Right up front, Pasolini takes a decidedly reverent approach that does not flag throughout the film. He shows us Jesus performing miracles, such as the healing of lepers and the demon-possessed, even walking on the water. He also continues to portray angels, including those announcing Christ’s resurrection at the empty tomb. When Jesus is baptized, the voice of God comes from above saying, “This is my beloved son, in whom I am well pleased.” There are several Jesus films which omit any or all of these and more than one that seeks far more strenuously than Il Vangelo to humanize Jesus at the expense of his Divinity.

Pasolini’s Jesus is human and grounded, to be sure. One might expect Pasolini to agree with the words of Martin Scorsese, director of The Last Temptation of Christ, who said, “When my Jesus walks into a room, he doesn’t glow in the dark.” Yet, Pasolini (like Scorsese) makes no attempt to subtract from a view of Jesus as Divine, even if his own beliefs are at times at odds with the Scriptural dialogue of his film—specifically the many references to Jesus as the Son of God.

On his view of Christ, Pasolini said, “To put it very frankly, I don’t believe that Christ is the Son of God, because I am not a believer – at least not consciously. But I believe that Christ is divine: I believe, that is, that in him humanity is so lofty, strict and ideal as to exceed the common terms of humanity.”

Whether Pasolini’s beliefs were consistent with doctrinaire Christianity or not, it is this image of Christ as both human and divine, with neither edging out the other, that has probably been Il Vangelo Secondo Matteo‘s most enduring legacy.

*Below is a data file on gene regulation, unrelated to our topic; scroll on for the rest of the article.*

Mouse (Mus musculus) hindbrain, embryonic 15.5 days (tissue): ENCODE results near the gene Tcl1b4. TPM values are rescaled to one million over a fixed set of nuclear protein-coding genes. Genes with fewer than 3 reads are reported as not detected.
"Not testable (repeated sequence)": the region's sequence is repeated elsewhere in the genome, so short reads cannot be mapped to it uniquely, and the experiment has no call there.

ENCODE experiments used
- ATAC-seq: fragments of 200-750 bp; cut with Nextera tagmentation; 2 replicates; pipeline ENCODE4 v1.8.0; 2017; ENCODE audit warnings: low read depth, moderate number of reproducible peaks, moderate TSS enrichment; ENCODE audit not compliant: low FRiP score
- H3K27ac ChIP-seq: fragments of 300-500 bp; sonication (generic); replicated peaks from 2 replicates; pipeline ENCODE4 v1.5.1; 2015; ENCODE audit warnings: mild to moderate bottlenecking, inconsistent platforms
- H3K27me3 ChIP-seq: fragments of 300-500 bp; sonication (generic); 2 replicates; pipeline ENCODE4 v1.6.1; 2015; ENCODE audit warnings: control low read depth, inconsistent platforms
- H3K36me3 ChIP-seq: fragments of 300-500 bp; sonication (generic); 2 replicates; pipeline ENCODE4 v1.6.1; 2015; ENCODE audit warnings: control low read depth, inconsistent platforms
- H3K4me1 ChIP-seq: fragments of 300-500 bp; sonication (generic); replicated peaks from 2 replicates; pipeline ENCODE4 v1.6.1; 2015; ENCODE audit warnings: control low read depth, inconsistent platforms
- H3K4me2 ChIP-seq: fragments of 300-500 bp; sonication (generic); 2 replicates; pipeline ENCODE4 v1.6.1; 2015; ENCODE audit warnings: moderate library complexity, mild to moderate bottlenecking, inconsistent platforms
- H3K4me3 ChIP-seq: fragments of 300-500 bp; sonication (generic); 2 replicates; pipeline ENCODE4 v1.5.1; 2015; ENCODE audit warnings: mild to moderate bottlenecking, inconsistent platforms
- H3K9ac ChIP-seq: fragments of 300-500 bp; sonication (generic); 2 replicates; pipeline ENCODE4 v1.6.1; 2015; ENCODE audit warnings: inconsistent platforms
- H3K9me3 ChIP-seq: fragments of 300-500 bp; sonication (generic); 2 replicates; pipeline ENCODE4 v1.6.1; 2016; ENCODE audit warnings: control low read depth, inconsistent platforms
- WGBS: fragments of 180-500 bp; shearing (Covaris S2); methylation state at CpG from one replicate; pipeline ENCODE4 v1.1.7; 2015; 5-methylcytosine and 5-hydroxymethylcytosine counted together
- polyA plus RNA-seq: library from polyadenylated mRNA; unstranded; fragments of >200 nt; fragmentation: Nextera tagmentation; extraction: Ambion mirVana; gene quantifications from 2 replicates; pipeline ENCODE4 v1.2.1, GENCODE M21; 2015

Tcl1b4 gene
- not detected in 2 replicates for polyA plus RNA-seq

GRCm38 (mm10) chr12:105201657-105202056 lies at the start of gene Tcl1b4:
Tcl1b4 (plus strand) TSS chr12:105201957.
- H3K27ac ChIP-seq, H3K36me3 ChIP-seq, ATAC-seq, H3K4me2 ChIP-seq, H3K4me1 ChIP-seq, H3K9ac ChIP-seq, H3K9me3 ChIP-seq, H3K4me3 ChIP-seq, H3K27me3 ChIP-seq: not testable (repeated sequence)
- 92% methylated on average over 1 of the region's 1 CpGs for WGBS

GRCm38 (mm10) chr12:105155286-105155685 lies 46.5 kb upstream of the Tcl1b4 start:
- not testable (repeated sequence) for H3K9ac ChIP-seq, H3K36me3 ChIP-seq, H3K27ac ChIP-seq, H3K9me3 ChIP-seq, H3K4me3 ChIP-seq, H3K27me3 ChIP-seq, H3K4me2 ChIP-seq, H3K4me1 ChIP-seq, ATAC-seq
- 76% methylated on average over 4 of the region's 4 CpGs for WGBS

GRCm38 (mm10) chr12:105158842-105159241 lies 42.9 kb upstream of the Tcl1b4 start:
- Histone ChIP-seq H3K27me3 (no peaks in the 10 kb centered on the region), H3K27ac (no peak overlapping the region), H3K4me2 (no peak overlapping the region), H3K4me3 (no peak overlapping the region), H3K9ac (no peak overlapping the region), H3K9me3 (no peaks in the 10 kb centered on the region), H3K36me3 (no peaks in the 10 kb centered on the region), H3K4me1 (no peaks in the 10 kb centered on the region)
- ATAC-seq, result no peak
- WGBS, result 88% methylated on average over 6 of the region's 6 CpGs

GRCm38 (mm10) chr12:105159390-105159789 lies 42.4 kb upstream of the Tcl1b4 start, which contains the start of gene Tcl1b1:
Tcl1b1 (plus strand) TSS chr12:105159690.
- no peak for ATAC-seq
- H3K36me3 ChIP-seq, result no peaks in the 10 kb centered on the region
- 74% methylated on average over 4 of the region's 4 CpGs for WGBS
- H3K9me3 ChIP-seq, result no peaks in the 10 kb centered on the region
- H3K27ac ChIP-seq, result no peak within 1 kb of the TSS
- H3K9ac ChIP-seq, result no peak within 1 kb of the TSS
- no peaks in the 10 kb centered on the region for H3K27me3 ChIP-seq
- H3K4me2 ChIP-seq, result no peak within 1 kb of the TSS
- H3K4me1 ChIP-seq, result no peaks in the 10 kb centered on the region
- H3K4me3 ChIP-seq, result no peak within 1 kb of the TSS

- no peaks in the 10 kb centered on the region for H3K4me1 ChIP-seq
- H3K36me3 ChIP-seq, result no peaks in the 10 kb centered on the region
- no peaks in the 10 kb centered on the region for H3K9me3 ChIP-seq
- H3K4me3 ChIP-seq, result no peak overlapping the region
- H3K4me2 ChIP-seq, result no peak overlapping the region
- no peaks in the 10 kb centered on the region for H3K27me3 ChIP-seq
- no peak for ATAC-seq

Far from the grandeur and splendor of Hollywood Bible films, this simply constructed yet richly beautiful motion picture was a startling departure from its contemporaries and predecessors in the genre. Its vision of a human Christ in a real, unrehearsed world have influenced many Jesus films since, but its handmade quality, its earthy realism remains almost unparalleled.

Grounded in humanity but drenched in more unedited Scripture than any Jesus film before it, Il Vangelo Secondo Matteo is a stark presentation of the power of the Gospel to affect even one who claims not to believe.

The next film I’ll be discussing in this series will be Son of Man, a 1969 episode of the BBC Television series The Wednesday Play. It will bring us an even more radical portrayal of Jesus that is much more rarely seen. And, if you haven’t yet, check out the entire Ten Jesus Films You’ve Never Seen series.

 

Posted in Jesus Films, Top Ten Jesus Films You've Never Seen | Tagged as: , , , , , | 4 Comments

4 Responses to Il Vangelo Secondo Matteo (1964) – Top Ten Jesus Films You’ve Never Seen Part 2

  1. reneamac says:

    Thanks for this! An interesting and compelling review. Ever considered having a viewing and discussion group? I’d love to see something on this topic from you at DBU’s conference too!

  2. Kevin C. Neece says:

    Hey, Renea! Thanks for the kind words. I’ve had some great discussion screenings over the years and would love to do more. That’s one of the things I offer people when they hire me to speak. A regular group would be very interesting.

    As far as DBU goes, my very first Paideia conference paper in 2004 was on the history of Jesus films. I later expanded it into my Master’s thesis. In 2009, I presented a paper on The Last Temptation of Christ. If you’d like to read either of them, drop me a line!

  3. reneamac says:

    Yeah! I’d love to read your thesis. This topic is so foreign and fascinating and therefore, in part, enriching. I probably can’t read it until the summer, but if you email it to me, I will make a point to read it when I can. Thanks!

  4. Kevin C. Neece says:

    Heh. I’ve never heard this subject referred to as “foreign and fascinating” before! I’ll have to put that in my promo materials. :)

    The thesis is in a bit of flux at the moment. I’ve been tinkering with it since I got my MLA in 2007. I might have a readable form by the Summer. :)